Rather than linger in the moment and daydream about championship-victory celebrations and time off, Sidey almost immediately started thinking about the next step — not because he didn’t want to relish his triumph, but because of those four words — “it’s all about perspective” — and he completely understood the situation at hand.
“As soon as I won that fight with Gio and I was in the back room, I was already thinking about the next fight and I wanted this fight with Ali,” recalled Sidey, the invader from Ontario who claimed gold in British Columbia by defeating a promising local and knew he’d be matched up with another as soon as the opportunity presented itself. “I came home and rested up for a few days, but I took zero injuries in that fight, so as soon as I recovered, I was right back to camp.
“I feel really good and really excited to go out there and do it again, especially because of that long layoff.”
Despite what happened the last time he was scheduled to face off with Wasuk, the bantamweight titleholder isn’t worried about it happening again this time around.
“I’m definitely excited and I know he’ll make weight this time,” he said of his opponent. “I know he’s got a good team around him, and they’re not going to make any mistakes again. I’m sure he’s going to be on-point with that.
“I think Ali is a well-rounded opponent,” continued Sidey, breaking down what Wasuk brings to the table and how he sees Friday’s main event playing out. “I know he tries to take the fights to the ground from up on the cage, and look for those submission finishes, but that’s what I’ve been developing for the last two years.”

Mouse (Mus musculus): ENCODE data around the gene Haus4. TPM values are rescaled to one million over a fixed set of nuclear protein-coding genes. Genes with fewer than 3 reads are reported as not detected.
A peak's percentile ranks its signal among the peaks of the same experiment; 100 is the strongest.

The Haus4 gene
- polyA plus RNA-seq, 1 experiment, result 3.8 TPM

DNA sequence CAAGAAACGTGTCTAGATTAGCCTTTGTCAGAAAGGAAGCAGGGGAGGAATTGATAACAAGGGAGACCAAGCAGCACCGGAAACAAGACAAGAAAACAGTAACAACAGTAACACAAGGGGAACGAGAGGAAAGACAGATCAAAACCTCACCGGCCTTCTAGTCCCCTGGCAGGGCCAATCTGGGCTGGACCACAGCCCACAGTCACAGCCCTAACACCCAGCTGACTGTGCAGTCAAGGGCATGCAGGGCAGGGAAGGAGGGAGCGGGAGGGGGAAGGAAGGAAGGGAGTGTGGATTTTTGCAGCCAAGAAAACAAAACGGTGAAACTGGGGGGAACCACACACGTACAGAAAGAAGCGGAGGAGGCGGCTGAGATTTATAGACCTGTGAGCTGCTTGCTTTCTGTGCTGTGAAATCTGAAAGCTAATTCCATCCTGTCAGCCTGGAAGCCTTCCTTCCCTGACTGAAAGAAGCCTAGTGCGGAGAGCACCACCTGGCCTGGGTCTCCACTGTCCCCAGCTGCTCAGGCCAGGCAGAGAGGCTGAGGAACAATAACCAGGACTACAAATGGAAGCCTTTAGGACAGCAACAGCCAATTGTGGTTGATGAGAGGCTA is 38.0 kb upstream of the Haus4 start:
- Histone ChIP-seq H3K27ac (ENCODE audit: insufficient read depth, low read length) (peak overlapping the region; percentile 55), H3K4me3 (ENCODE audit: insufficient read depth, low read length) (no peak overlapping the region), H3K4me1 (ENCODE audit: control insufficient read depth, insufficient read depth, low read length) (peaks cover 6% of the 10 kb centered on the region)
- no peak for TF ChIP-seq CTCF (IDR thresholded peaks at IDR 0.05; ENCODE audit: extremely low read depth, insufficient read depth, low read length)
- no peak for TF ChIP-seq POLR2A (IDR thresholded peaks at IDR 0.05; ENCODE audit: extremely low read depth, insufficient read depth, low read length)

Where some competitors would wilt under the weight of traveling across the country and competing in front of a partisan crowd, Sidey relishes the opportunity, demonstrating the maturity and perspective that guides his every professional step.
“Only so many people get these opportunities, so I want to take full advantage of them and I’m very grateful for them,” he explained. “I didn’t feel any pressure; I felt excitement more than anything. I know that at the end of the day, when I get these kinds of opportunities, I have to go for it 100 percent because I might not get them again.
“I love chasing that feeling of fighting and being on such a big stage, under those lights. I’m addicted to chasing that feeling so I’m really excited to go back in there.”
And he wants to use his first title defense in Friday’s BFL 70 main event as a chance to introduce himself to a wider audience and put himself in a position to take another step forward in his career next year.
“I’m definitely looking for a finish,” he said plainly, stating a fact more than offering a prediction or a hopeful projection. “I want something big; another big highlight finish. I want a performance that is going to get some attention on me.
“(After getting this win), I would love to maybe win one more, do it in impressive fashion, and either get something with the Contender Series or keep fighting, defending my title until I get that shot.
“My ultimate goal is to be in the UFC. I’m really grateful to be a champion in BFL, but my goal is to be the UFC and that’s the only thing I’m focused on. Whatever it takes to get there, I’m going to keep going until I get there.”